About three months before Hospira closed on its acquisition of an API plant from India's Orchid Chemicals & Pharmaceuticals, FDA inspectors made a visit to the facility in Waluj. They had concerns with what they found.
A loose hair has again tripped up Hospira, which is voluntarily recalling one lot of heparin as a result.
When the sterile injectables plant Hospira is building in Vizag, India, opens, perhaps yet this year, the company expects the 1.1-million-square-foot manufacturing facility to add capacity at a lower operating cost. But a plant of that size requires a lot of workers, and so Hospira is also making plans to train the people it needs there.
Hospira's reprieve from generic Precedex competition was short-lived. The U.S. district court that temporarily stopped Precedex generics has now decided to let the copycats roll. And that could mean Hospira will soon be sharpening its job-cutting ax.
Many a U.S. drugmaker has pounced on an opportunity to pick up a foreign company, haul overseas and reap the tax rewards. But while rumors this summer said Illinois-based Hospira would be jumping on the tax-inversion bandwagon, its deal isn't moving quite so quickly.
Lawsuits against the FDA don't normally get much traction. Luckily for Hospira ($HSP), it has one that did. A federal judge has suspended the agency's decision allowing drugmakers to market certain generic copies of Hospira's top product--but it won't recall the copies that are already out there.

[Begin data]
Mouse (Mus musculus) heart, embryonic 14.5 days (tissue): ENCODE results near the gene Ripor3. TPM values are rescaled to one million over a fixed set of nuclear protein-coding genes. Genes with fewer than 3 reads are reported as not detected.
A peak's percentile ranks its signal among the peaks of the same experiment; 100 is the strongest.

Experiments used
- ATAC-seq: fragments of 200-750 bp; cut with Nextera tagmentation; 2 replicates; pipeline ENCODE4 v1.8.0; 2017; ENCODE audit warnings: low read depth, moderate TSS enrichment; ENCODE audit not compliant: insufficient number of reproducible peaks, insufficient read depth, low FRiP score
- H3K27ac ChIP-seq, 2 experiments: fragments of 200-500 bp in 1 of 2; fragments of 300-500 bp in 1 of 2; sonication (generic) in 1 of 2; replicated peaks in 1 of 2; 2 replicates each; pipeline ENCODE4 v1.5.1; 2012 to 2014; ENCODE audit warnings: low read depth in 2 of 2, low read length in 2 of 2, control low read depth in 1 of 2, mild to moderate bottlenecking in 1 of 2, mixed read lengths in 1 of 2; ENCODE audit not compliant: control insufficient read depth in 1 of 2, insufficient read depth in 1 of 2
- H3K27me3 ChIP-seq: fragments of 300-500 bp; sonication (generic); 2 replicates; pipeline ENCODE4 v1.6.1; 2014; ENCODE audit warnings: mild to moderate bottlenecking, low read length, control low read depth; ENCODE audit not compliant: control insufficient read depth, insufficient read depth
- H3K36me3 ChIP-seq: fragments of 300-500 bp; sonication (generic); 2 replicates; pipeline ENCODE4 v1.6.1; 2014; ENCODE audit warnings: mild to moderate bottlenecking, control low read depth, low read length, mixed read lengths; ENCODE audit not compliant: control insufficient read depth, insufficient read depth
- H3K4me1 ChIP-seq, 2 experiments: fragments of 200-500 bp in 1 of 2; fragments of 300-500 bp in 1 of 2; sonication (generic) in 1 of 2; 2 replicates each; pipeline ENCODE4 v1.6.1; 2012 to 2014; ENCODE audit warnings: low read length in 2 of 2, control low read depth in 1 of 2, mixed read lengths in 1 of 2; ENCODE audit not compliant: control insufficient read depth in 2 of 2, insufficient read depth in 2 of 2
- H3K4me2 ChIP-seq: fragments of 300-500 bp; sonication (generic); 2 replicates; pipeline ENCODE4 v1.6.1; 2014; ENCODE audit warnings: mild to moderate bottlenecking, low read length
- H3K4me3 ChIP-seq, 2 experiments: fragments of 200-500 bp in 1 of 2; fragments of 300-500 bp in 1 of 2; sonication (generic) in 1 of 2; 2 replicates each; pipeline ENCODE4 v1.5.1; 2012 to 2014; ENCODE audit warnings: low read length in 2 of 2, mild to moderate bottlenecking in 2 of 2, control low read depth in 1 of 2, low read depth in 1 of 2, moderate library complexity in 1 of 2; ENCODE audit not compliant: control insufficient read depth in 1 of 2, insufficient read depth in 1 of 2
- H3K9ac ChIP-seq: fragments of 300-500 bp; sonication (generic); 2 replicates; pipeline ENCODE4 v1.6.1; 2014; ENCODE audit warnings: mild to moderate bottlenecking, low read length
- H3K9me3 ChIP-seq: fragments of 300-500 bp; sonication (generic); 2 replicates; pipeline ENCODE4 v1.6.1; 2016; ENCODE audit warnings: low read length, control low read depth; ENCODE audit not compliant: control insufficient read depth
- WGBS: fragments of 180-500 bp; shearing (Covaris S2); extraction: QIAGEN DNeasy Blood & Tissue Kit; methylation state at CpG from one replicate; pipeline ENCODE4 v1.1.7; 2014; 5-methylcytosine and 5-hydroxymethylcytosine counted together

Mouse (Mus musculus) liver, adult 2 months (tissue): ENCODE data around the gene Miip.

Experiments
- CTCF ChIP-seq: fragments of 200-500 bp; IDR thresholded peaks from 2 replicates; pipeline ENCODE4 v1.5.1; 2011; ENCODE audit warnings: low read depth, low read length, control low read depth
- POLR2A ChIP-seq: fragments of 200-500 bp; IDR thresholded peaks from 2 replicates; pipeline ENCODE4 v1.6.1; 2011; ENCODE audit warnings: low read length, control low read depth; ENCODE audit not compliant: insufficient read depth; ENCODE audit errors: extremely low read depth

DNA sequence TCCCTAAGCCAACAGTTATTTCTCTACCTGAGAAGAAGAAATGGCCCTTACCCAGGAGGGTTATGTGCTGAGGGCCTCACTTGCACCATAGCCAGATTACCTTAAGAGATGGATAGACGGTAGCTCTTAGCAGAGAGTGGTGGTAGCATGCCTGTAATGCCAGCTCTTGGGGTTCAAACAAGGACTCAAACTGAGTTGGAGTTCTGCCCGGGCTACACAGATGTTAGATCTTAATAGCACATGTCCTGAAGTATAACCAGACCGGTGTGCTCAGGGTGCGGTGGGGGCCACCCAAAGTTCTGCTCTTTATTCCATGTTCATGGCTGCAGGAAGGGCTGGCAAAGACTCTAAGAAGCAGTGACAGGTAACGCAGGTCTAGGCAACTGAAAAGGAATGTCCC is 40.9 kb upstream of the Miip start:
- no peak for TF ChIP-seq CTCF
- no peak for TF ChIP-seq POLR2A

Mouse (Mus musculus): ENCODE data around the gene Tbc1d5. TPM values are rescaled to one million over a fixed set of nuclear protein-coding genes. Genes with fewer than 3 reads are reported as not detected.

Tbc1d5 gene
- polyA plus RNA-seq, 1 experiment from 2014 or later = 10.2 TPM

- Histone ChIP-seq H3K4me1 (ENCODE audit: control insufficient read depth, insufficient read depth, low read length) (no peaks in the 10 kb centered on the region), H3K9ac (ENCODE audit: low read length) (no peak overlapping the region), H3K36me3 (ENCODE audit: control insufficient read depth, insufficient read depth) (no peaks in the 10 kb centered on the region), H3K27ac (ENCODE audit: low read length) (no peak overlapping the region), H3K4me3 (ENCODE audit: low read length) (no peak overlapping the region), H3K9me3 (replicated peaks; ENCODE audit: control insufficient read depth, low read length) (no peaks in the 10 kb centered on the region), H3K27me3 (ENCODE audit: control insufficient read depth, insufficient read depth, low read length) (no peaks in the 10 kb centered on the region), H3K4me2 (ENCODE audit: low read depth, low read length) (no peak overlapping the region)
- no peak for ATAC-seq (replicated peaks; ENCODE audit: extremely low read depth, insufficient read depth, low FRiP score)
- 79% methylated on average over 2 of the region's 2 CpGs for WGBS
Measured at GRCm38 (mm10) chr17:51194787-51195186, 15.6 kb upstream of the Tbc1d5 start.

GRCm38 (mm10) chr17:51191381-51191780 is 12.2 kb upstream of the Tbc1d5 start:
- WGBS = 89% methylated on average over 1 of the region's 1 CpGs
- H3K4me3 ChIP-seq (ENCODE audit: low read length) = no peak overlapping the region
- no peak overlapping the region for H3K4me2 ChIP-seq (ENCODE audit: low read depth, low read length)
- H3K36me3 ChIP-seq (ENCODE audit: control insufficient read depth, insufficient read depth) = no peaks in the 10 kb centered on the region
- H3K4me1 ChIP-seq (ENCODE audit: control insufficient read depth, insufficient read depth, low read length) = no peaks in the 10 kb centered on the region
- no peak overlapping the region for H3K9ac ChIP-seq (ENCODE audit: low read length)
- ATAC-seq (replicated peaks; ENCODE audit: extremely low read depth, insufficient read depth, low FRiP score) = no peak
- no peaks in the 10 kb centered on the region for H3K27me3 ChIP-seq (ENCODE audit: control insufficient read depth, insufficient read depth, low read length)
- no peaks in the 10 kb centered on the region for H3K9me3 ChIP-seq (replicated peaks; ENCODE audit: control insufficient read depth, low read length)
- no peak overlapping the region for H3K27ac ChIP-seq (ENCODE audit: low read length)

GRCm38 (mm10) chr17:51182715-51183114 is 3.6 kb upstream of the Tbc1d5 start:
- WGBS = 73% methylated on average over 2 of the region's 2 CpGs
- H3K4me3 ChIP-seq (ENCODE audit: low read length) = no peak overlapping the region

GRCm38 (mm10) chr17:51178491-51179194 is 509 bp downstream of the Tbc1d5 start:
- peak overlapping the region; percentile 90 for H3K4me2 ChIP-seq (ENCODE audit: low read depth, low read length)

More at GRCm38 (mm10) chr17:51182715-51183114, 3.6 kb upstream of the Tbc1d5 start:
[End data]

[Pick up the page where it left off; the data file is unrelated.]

New generic competition in the U.S. always makes a sales organization uneasy because layoffs usually follow. But Hospira's branded sales team faces a double whammy.
The launch of a generic of a key product in the U.S. always makes a sales organization uneasy because it inevitably means layoffs. But the last thing any sales team wants to hear is that its boss will have to lay off pretty much everyone if a generic comes to market. Yet that is what Hospira told a court is in store if it doesn't block copies of its sedative Precedex.
Amid growing regulatory action to crack down on corporate tax inversions, a top U.S. senator is urging Hospira to keep its operations at home and abandon plans to move abroad for taxpaying purposes.
Hospira's long troubled Rocky Mount, NC, manufacturing plant is troubled no more. CEO F. Michael Ball says a much anticipated reinspection of the plant by the FDA resulted in no observations. But now the FDA's focus has shifted to a new plant in India where manufacturing issues have caught its attention.